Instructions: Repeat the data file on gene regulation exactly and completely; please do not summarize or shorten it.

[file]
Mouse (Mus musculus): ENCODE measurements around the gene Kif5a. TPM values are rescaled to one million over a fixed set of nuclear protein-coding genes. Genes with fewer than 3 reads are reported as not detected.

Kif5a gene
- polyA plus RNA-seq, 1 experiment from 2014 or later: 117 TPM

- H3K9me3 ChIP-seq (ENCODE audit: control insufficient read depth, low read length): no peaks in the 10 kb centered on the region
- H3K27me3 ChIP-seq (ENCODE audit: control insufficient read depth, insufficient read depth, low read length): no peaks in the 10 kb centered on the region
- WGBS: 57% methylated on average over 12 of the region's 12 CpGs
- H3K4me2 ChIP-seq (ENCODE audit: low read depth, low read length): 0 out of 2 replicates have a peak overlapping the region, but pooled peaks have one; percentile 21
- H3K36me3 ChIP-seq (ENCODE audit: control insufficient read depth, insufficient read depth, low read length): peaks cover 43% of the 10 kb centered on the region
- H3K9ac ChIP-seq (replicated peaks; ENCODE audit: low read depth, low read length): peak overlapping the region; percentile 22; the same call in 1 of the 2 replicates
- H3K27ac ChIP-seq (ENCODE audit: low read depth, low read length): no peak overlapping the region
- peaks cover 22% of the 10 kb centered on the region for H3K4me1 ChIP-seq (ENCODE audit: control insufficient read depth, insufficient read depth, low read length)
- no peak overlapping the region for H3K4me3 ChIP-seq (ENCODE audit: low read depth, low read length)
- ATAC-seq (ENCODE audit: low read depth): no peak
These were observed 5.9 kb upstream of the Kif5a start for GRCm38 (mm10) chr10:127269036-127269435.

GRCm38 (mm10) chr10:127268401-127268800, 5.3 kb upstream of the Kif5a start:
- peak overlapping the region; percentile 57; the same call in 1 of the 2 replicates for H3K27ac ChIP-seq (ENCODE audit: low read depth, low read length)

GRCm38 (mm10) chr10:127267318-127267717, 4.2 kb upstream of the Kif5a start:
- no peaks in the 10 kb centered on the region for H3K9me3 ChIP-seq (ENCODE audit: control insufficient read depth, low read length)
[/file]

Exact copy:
Mouse (Mus musculus): ENCODE measurements around the gene Kif5a. TPM values are rescaled to one million over a fixed set of nuclear protein-coding genes. Genes with fewer than 3 reads are reported as not detected.

Kif5a gene
- polyA plus RNA-seq, 1 experiment from 2014 or later: 117 TPM

- H3K9me3 ChIP-seq (ENCODE audit: control insufficient read depth, low read length): no peaks in the 10 kb centered on the region
- H3K27me3 ChIP-seq (ENCODE audit: control insufficient read depth, insufficient read depth, low read length): no peaks in the 10 kb centered on the region
- WGBS: 57% methylated on average over 12 of the region's 12 CpGs
- H3K4me2 ChIP-seq (ENCODE audit: low read depth, low read length): 0 out of 2 replicates have a peak overlapping the region, but pooled peaks have one; percentile 21
- H3K36me3 ChIP-seq (ENCODE audit: control insufficient read depth, insufficient read depth, low read length): peaks cover 43% of the 10 kb centered on the region
- H3K9ac ChIP-seq (replicated peaks; ENCODE audit: low read depth, low read length): peak overlapping the region; percentile 22; the same call in 1 of the 2 replicates
- H3K27ac ChIP-seq (ENCODE audit: low read depth, low read length): no peak overlapping the region
- peaks cover 22% of the 10 kb centered on the region for H3K4me1 ChIP-seq (ENCODE audit: control insufficient read depth, insufficient read depth, low read length)
- no peak overlapping the region for H3K4me3 ChIP-seq (ENCODE audit: low read depth, low read length)
- ATAC-seq (ENCODE audit: low read depth): no peak
These were observed 5.9 kb upstream of the Kif5a start for GRCm38 (mm10) chr10:127269036-127269435.

GRCm38 (mm10) chr10:127268401-127268800, 5.3 kb upstream of the Kif5a start:
- peak overlapping the region; percentile 57; the same call in 1 of the 2 replicates for H3K27ac ChIP-seq (ENCODE audit: low read depth, low read length)

GRCm38 (mm10) chr10:127267318-127267717, 4.2 kb upstream of the Kif5a start:
- no peaks in the 10 kb centered on the region for H3K9me3 ChIP-seq (ENCODE audit: control insufficient read depth, low read length)